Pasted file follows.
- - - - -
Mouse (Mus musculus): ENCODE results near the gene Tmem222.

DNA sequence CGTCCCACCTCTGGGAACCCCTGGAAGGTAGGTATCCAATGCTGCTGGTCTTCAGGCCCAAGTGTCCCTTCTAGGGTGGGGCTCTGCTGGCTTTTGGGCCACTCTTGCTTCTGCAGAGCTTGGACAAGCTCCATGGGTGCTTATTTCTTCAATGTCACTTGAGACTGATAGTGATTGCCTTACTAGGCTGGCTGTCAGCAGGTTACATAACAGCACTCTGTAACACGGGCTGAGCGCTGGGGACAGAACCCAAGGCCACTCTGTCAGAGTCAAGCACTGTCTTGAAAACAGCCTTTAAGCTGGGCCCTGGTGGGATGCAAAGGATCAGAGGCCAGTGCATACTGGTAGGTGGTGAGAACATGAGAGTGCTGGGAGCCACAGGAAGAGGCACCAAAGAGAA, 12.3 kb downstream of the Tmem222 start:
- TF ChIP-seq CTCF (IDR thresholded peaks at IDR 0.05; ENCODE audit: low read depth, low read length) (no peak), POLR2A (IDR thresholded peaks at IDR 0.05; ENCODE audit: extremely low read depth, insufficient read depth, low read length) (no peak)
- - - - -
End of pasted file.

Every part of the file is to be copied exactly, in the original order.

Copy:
Mouse (Mus musculus): ENCODE results near the gene Tmem222.

DNA sequence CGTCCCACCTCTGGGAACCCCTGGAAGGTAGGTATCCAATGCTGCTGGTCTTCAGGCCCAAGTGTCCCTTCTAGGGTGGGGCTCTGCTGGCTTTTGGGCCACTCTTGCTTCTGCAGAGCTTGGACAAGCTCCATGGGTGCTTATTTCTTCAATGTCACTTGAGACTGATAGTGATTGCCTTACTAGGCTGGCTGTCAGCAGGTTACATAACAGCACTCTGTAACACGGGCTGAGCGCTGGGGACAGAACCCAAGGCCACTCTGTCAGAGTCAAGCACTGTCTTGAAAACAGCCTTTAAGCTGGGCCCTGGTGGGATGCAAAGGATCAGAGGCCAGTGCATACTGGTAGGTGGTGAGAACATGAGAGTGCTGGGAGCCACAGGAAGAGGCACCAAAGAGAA, 12.3 kb downstream of the Tmem222 start:
- TF ChIP-seq CTCF (IDR thresholded peaks at IDR 0.05; ENCODE audit: low read depth, low read length) (no peak), POLR2A (IDR thresholded peaks at IDR 0.05; ENCODE audit: extremely low read depth, insufficient read depth, low read length) (no peak)